Father and son fishing on boat

Everything You Need to Know About Boating Laws in Ontario

Ontario is home to roughly one fifth of all the freshwater on Earth. Beyond the Great Lakes, Ontario contains over 250,000 lakes. It’s no wonder why millions of Ontarians take to them each Summer, many by way of boats, or what Transport Canada refers to as “Pleasure Crafts”.

With the temperature rising, boats are beginning to crowd Ontario’s lakes. Here’s everything you need to know before getting on the water, so you are compliant with the law and keeping yourself and others safe.

Boating Licenses: Pleasure Craft Operator Cards

Pleasure Crafts are vessels on the water which are used for “pleasure, recreation or daily living.”[i] This means that the vessel is not used for any commercial purpose; charging people money to drive or ride on your boat would declassify it as a Pleasure Craft. There are many kinds of Pleasure Crafts; however, only motorized boats require a pleasure craft operator card (“PCOC”).

At its core, a PCOC is equivalent to an Ontario Class G driver’s license. The major similarity between a PCOC and a G license is that they are both valid for life upon earning them. There are, however, four key distinctions:

  • A PCOC is the only class of boat operator’s licenses, whereas a G license is the third and final step in graduating as a fully licensed driver in Ontario;
  • Transport Canada issues PCOCs, whereas driver’s licenses are issued by the Ontario Ministry of Transportation;
  • There are no competency exams on the water. You are only required to take a licensing course, the majority of which is administered online; and
  • Depending on the vessel’s horsepower, PCOCs are available to persons as young as 12 years old.

Note that for criterion #4: children under age 16 are not free to drive a boat without supervision. Anyone under 16 with their PCOC is still required to be supervised by an adult. In this way, the PCOC belonging to a 12-year-old is like a class G1 driver’s license, subject to the other three distinctions.

It is illegal to operate a pleasure craft without a PCOC issued to you. Your PCOC must also be with you at all times while you are on a boat that you are driving or intend to drive.

General Safety and Accident Prevention

There are no overarching speed limits in Canadian freshwater sources, but there are situational restrictions on speed and horsepower. The Vessel Operation Restriction Regulations prohibit speeds of over 10km/h within 30m of Ontario shorelines, with the exception of waterskiing, which can be done at higher speeds on routes perpendicular to the shoreline.[ii]

Other than that, your speed is generally at your discretion. This means that, as a licensed boater in Ontario, the safety of everyone on the lake is in your hands. Ensure that you do not operate at high speeds unless your path is totally clear, and slow down when you encounter other boats, swimmers, or obstacles.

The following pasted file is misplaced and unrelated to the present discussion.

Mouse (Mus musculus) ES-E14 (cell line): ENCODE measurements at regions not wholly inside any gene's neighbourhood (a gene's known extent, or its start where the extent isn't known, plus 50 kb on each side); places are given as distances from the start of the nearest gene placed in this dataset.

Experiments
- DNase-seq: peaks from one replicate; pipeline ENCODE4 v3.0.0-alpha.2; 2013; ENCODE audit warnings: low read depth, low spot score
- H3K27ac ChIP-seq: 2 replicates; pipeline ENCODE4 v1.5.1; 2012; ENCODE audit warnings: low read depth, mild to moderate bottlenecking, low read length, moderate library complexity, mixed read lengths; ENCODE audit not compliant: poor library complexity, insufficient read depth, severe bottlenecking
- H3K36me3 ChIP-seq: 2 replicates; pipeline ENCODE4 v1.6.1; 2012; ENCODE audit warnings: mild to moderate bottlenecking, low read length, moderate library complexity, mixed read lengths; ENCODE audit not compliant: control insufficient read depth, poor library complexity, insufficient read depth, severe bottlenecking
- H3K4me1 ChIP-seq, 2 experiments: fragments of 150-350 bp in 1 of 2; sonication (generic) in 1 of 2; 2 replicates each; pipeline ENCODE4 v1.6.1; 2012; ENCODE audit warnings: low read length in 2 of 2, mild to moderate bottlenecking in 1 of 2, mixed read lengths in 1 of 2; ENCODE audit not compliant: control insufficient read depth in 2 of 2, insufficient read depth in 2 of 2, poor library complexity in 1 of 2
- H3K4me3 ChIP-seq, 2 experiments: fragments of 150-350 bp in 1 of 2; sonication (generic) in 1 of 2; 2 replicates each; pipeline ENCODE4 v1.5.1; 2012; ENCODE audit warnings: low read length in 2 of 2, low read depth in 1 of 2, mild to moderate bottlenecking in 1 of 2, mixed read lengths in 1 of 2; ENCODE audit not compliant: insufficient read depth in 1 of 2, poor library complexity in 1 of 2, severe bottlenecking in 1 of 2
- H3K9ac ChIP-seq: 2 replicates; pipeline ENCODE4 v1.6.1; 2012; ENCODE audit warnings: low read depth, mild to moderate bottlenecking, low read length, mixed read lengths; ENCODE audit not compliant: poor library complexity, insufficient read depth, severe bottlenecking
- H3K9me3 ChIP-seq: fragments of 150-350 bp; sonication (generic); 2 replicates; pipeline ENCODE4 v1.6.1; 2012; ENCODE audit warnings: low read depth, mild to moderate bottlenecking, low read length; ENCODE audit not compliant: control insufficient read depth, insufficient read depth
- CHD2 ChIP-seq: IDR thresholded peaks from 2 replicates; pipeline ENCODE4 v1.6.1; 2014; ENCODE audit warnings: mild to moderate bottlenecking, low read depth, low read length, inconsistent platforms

It is important to remember that just like a motor vehicle, it is illegal to operate a boat or watercraft while under the influence of drugs or alcohol. Impaired boating is a crime that could cost you a fine, land you in jail or result in both. If convicted of impairment boating, you will have a criminal record.  In Ontario, the fines and penalties for a person who is drinking and boating are the same as those for a person who drinks and drives. Ontario boaters convicted of operating a boat under the influence may have their driver’s license suspended for a minimum of one year.  Ontario’s Ignition Interlock Program applies to those convicted of drunk boating.

Conclusion: Do’s and Don’ts of Boating

Boating is a fun activity that we in Ontario can enjoy for a short time. Safety, common sense, and respect are essential when operating a watercraft. Please remember to be a careful driver or an alert passenger so that everyone can have a safe and pleasurable summer on the lake.

Below are some best practices for boating:



  • Obtain your PCOC in advance of driving a boat and have it on you each time you are on a Pleasure Craft
  • Drive impaired or keep alcohol/drugs on board
  • Ensure everyone on board is wearing a lifejacket
  • Speed close to the shore
  • Drive cautiously and alertly
  • Allow a minor to operate a Pleasure Craft unsupervised
  • Be aware of other watercraft and people in the water
  • Operate your watercraft in a careless or reckless way
  • Be aware of water conditions and hidden objects in the water
  • Be distracted by passengers when operating a watercraft
  • Be aware of changing weather conditions
  • Forget your safety kit


The information contained in this blog does not constitute legal advice or a comprehensive overview of boating laws and regulations.  You must do your own research and due diligence before operating a boat/watercraft. If you have been involved in a boating accident, please contact a lawyer at Derfel Injury Lawyers to discuss your options.

This article was co-authored by law student Rachel Weitz.

[i] Non-Pleasure Vessel or Pleasure Craft? By Transport Canada, 2018, online: <https://tc.canada.ca/en/marine-transportation/marine-safety/non-pleasure-vessel-pleasure-craft>.

[ii] Vessel Operation Restriction Regulations (SOR/2008-120), ss. 2(7)-(8).